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A phone so big it came with its own luggage

Victor Surerus demonstrates how he used his first cell phone, purchased in 1985 for roughly $1800.

JENNIFER ROBERTS/jennifer roberts The Globe and Mail

Twenty-five years ago this week, a 33-year-old small-town funeral director walked into Kawartha TV and Stereo in Peterborough, Ont., and spent $2,000 on a cellular phone that was so big, it came with a carrying bag.

The purchase made Victor Surerus, whose father had sold residents of the tiny community of Roseneath, Ont., their first television sets back in the early 1950s, the first cellphone customer in Canada - at least as far as anyone can tell.

"It was the freedom," Mr. Surerus, now 58, said in an interview.

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This week marks 25 years since Bell Cellular and Cantel, funded in part by Ted Rogers, launched their wireless networks on July 1, 1985. Since then, the industry has grown from a few thousand scattered subscribers like Mr. Surerus to about 23 million users; from an unproven technology that analysts said no one would buy to a $16-billion economic driver; from what was essentially a dream into an ever-present reality - what many would call a necessity - of modern life.

In the early days, most mobile phones were barely mobile. Mr. Surerus had spent the equivalent of about $3,700 today for a "bag phone" that was carried slung over the shoulder in a bag or briefcase. The handset was extractable and attached by a cord. Many considered it a major improvement on the earliest versions of the car phone, which required someone to rip apart the dashboard of a vehicle, and drill a hole through the trunk to attach an analog radio antenna.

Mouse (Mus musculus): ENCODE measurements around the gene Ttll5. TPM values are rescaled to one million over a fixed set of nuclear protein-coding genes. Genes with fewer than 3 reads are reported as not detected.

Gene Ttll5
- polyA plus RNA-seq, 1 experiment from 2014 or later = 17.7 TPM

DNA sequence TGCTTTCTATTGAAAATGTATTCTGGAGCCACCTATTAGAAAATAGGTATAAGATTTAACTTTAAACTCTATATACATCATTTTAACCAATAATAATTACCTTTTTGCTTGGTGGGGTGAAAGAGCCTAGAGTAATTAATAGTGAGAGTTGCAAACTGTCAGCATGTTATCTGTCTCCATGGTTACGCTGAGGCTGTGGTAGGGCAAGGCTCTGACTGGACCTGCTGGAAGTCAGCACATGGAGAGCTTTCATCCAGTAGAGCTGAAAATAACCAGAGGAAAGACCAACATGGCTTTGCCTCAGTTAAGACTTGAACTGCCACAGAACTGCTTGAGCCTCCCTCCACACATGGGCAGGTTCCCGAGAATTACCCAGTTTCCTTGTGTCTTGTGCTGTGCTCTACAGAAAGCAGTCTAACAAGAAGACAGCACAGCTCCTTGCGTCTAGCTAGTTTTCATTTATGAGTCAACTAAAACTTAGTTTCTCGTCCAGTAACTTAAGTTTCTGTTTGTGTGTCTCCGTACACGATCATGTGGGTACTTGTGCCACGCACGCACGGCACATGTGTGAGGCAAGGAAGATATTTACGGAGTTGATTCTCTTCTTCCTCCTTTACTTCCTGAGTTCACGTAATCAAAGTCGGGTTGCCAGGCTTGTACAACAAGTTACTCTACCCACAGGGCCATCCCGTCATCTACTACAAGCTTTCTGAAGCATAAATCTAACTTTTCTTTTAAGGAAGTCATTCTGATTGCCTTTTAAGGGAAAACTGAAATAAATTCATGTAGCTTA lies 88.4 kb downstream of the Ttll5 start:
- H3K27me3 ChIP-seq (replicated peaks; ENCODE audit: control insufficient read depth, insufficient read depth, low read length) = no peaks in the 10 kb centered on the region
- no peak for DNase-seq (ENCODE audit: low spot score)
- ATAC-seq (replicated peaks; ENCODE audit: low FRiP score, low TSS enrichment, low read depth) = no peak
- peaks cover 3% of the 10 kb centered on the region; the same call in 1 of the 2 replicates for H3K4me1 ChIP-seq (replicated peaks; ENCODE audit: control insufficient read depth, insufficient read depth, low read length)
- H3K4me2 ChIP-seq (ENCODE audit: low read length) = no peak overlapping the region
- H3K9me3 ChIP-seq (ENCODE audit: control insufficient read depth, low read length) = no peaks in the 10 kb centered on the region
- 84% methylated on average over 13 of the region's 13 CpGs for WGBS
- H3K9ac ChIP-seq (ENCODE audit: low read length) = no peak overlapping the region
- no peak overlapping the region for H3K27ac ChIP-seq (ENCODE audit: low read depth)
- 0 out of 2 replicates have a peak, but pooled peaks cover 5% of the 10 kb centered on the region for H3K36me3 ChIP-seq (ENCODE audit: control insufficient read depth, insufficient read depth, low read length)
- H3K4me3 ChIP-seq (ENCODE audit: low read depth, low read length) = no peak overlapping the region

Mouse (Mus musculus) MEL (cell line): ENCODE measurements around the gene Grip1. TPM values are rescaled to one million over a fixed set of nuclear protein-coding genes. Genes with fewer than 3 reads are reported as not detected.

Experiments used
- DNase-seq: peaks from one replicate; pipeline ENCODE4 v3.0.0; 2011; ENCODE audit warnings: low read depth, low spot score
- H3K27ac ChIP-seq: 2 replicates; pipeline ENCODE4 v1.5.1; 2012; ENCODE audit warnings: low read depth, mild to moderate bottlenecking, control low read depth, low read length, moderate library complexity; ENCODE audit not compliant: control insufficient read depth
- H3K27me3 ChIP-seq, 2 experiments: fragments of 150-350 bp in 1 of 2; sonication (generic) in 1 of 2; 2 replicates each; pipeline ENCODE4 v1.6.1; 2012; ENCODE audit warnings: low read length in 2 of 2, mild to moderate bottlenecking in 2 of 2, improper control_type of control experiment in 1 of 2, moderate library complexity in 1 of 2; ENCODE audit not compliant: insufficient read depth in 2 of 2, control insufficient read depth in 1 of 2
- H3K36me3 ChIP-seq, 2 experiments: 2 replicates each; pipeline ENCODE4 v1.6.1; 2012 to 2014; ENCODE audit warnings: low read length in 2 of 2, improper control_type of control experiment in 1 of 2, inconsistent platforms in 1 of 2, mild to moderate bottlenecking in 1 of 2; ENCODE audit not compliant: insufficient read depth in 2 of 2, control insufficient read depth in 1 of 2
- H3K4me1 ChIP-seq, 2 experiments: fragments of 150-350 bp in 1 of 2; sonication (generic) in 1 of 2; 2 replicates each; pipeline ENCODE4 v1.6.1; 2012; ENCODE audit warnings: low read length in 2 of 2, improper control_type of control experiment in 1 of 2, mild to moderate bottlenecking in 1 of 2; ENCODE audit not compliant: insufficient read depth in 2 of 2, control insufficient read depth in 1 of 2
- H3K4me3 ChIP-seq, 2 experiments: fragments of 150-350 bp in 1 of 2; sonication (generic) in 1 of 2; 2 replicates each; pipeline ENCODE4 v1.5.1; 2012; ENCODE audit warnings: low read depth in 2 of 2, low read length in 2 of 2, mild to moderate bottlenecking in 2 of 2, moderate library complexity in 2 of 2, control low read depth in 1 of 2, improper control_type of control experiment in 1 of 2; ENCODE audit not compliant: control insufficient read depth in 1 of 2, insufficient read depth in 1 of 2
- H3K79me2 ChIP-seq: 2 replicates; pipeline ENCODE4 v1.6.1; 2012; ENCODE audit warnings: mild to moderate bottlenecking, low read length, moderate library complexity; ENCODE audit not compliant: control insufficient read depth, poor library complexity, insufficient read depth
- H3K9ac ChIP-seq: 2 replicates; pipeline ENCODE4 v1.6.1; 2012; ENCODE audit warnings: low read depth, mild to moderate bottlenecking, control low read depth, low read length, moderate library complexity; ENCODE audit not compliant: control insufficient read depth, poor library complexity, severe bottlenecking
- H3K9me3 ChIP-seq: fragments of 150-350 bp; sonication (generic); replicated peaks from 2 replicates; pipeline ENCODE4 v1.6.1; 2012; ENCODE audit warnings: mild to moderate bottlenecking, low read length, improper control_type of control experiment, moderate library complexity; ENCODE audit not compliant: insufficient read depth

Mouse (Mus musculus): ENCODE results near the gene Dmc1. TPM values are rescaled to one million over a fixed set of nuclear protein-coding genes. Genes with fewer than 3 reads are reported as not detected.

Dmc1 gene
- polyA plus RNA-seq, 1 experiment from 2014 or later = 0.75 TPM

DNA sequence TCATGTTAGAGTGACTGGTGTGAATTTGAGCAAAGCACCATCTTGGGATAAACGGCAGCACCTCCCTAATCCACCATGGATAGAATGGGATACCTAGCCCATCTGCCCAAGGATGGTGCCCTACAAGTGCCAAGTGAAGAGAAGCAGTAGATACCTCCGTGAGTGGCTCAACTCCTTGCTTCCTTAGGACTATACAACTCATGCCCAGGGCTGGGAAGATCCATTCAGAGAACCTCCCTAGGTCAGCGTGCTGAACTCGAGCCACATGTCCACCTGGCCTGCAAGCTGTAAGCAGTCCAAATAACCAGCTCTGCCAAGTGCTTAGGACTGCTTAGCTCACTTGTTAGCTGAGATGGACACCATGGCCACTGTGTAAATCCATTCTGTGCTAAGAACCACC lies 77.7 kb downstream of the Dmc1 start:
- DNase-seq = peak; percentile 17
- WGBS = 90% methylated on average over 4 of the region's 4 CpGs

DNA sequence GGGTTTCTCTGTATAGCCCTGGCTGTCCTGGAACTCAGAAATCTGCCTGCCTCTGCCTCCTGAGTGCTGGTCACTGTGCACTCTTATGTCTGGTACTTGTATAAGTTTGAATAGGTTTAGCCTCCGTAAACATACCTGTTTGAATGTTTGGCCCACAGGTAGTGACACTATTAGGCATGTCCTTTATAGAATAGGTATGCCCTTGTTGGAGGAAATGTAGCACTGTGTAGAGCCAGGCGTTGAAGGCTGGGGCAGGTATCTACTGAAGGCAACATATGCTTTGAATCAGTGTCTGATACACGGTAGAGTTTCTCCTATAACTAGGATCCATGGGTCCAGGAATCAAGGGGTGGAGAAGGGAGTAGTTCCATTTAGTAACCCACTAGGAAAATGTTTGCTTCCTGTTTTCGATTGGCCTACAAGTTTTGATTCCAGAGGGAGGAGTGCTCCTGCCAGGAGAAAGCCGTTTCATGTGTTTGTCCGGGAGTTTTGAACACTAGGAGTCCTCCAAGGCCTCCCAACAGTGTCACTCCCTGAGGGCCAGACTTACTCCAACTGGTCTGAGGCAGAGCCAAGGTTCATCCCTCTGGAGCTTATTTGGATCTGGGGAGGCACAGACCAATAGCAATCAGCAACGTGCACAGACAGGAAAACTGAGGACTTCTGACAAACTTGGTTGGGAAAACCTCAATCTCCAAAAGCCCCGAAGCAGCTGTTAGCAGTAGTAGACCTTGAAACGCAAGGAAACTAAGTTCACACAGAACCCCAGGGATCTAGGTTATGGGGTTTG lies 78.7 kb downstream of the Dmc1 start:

"It wasn't like a suitcase, but it was a substantial bag," recalled Mr. Surerus, who still has the same number Bell Cellular gave him 25 years ago. "It was a big investment."

The high cost was one reason that so many people in 1985 doubted wireless technology would ever be commercially successful. Since Canada didn't have a metered, pay-per-minute land-line phone service like many other countries, economists had pegged the new mobile phones as a luxury item, an indulgence for the interconnected, global aristocracy. It would be another two years before the release of Oliver Stone's Wall Street, with the iconic scene of Michael Douglas walking along the beach, talking on a mobile phone the size of a brick, inspiring Charlie Sheen to criminality.

I'm not sure these guys who got the licences thought it was a great gift at the time, because the call on capital was so great. They really had to put a lot of money into it and fight for it.  Francis Fox, minister of communications in 1983